TAMPA — They may not be as sexy as Bollywood or Hollywood movies being filmed in the area, but commercials may do more to boost Hillsborough County’s economy.
“Feature films are great,” said Tyler Martinolich, production coordinator for the Tampa Hillsborough Film & Digital Media Commission. “They add a lot of money to our economy in a number of ways, but they can only employ so many people and are only here for maybe six months. Commercials, on the other hand, keep production crews employed 365 days a year.”
The commission held a news conference Friday to announce a number of new initiatives, including a logo and website — and a push to do more commercials.
Part of the effort is a new local tax incentive that’s in the works and new laws streamlining the permitting process.
The county hasn’t worked out specifics of the tax incentive, but it will be geared toward projects costing less than $1 million, which would include independent films and commercials, said Dale Gordon, executive director of the commission. To qualify, a set amount of the production’s spending must be done locally.
“The goal is to continue to stimulate the commercial and independent film market in the area,” Gordon said.
When commercial productions set up shop in Hillsborough County, they will find the red tape and bureaucracy easier to navigate than in other markets, shesaid. Previously, a production company reported to multiple government agencies to acquire necessary filming permits.
For example, filming could cross over a city and county road, and make use of a state building. This would require permits from each government entity.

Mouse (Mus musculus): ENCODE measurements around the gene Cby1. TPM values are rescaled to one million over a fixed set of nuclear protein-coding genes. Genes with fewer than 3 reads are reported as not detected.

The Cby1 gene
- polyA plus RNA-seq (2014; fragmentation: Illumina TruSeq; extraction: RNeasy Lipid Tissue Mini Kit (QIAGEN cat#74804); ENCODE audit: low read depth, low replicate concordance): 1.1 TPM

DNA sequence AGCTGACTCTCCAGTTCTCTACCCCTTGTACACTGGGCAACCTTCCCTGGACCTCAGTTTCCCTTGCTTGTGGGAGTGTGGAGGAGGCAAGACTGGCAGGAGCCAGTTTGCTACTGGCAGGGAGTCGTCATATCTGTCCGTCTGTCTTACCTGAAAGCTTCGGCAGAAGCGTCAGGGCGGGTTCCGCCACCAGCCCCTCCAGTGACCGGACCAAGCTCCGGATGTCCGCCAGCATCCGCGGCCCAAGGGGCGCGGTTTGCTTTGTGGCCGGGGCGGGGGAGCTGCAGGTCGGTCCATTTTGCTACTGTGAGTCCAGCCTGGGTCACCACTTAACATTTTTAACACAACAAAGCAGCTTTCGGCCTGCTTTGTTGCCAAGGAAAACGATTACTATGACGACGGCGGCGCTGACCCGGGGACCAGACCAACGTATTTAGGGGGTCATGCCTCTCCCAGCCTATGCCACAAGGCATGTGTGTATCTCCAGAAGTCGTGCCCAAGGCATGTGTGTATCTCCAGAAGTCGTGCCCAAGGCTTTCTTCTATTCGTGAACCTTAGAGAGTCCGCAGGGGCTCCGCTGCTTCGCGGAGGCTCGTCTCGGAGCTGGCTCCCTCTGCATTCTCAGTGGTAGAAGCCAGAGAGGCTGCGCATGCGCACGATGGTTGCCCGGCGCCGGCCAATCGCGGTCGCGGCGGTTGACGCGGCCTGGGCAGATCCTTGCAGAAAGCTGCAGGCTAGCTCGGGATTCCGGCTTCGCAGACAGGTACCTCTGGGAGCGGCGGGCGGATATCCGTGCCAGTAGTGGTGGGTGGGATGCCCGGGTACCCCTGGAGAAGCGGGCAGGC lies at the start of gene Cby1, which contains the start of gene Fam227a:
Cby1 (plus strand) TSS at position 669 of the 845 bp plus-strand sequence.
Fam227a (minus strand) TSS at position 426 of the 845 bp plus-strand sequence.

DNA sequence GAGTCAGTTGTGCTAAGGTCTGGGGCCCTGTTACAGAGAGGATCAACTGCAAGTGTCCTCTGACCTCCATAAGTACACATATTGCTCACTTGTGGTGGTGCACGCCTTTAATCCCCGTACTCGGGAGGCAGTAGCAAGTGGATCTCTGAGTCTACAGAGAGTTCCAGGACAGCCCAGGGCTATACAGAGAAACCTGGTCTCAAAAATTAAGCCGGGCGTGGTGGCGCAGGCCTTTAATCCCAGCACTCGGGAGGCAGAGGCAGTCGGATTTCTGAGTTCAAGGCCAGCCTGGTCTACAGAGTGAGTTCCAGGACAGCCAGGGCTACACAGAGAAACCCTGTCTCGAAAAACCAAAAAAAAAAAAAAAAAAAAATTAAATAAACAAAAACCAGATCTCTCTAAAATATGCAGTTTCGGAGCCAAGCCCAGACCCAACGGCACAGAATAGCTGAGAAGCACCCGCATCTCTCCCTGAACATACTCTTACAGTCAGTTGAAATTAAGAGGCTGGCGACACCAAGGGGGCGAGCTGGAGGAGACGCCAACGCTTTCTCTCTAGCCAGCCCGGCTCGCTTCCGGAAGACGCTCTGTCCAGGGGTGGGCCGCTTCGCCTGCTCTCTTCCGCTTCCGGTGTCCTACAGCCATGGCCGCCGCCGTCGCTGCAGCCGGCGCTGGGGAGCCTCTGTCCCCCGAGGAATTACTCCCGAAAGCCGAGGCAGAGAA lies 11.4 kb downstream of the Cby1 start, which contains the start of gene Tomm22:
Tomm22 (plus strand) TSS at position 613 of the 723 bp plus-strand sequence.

Under the new ordinance, a production company can file requests for all permits with the film commission office and the office takes care of the legwork.
The initiatives have already paid off, Martinolich said.
“We have attracted several major commercials from other markets because we have made the permitting process easier,” he said. “The most recent was a Kia car commercial that was supposed to shoot elsewhere.”
Rob Tisler, executive creative director at Company Man Studios, producers of Tampa Bay Rays commercials, said he was excited to hear about the new ordinance.
“It can be frustrating to have to call a half-dozen people and wait for them to get back to me,” Tisler said. “Anything that can alleviate that bureaucracy and allow us to spend more time on being creative is fantastic.”
Commercial production is a fast-paced industry, Martinolich said. The time between the request for bid and desired start of production may be less than a week.
Streamlining the process will help the film commission sell companies from around the world on producing commercials here and help the area compete against its Florida neighbors, Martinolich said.
“Other Florida counties have a lot of the same locations as we do,” Martinolich said. “But we have the one-stop shop now.”
Gordon called commercials the “bread and butter of our industry.”
Still, the allure of Hollywood was a hot topic at Friday’s news conference, including proposed state film incentives that can help lure such productions.
The state’s film tax incentive pot is dry, but a House bill proposes replenishing it with $200 million a year in state funds through 2020, and a Senate bill offers $50 million a year for the period.
The movie “The Infiltrator,” the true story of a federal agent posing as a Tampa businessman to help bring down a major international financial institution laundering cocaine money, seems all but assured to film in Tampa if state incentive money makes its way through the Legislature.
Hillsborough County has earmarked $250,000 for the film.
To maximize the economic impact on the county, Martinolich said those hired to work on films should be local — and that requires a local talent pool.
Regular commercial work throughout the year can help build that, he said.
“We need to nurture a vibrant production community in the area,” he added.